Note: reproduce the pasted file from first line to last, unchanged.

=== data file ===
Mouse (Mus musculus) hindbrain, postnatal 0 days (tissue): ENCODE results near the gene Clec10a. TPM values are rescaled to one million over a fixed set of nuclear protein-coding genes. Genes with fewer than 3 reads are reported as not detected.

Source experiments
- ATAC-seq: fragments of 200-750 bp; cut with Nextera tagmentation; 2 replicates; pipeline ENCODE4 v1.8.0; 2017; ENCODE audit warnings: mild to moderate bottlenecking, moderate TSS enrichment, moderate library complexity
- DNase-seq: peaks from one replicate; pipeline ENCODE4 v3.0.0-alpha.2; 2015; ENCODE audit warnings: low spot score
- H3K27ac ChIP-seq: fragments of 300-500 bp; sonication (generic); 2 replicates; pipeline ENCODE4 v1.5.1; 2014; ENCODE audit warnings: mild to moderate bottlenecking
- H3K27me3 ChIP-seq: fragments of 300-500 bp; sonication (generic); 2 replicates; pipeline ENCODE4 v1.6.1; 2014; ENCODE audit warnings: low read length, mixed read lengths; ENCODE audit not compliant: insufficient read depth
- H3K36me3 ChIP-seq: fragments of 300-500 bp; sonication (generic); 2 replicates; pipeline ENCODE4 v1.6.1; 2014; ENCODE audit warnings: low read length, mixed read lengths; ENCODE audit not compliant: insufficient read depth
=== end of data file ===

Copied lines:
Mouse (Mus musculus) hindbrain, postnatal 0 days (tissue): ENCODE results near the gene Clec10a. TPM values are rescaled to one million over a fixed set of nuclear protein-coding genes. Genes with fewer than 3 reads are reported as not detected.

Source experiments
- ATAC-seq: fragments of 200-750 bp; cut with Nextera tagmentation; 2 replicates; pipeline ENCODE4 v1.8.0; 2017; ENCODE audit warnings: mild to moderate bottlenecking, moderate TSS enrichment, moderate library complexity
- DNase-seq: peaks from one replicate; pipeline ENCODE4 v3.0.0-alpha.2; 2015; ENCODE audit warnings: low spot score
- H3K27ac ChIP-seq: fragments of 300-500 bp; sonication (generic); 2 replicates; pipeline ENCODE4 v1.5.1; 2014; ENCODE audit warnings: mild to moderate bottlenecking
- H3K27me3 ChIP-seq: fragments of 300-500 bp; sonication (generic); 2 replicates; pipeline ENCODE4 v1.6.1; 2014; ENCODE audit warnings: low read length, mixed read lengths; ENCODE audit not compliant: insufficient read depth
- H3K36me3 ChIP-seq: fragments of 300-500 bp; sonication (generic); 2 replicates; pipeline ENCODE4 v1.6.1; 2014; ENCODE audit warnings: low read length, mixed read lengths; ENCODE audit not compliant: insufficient read depth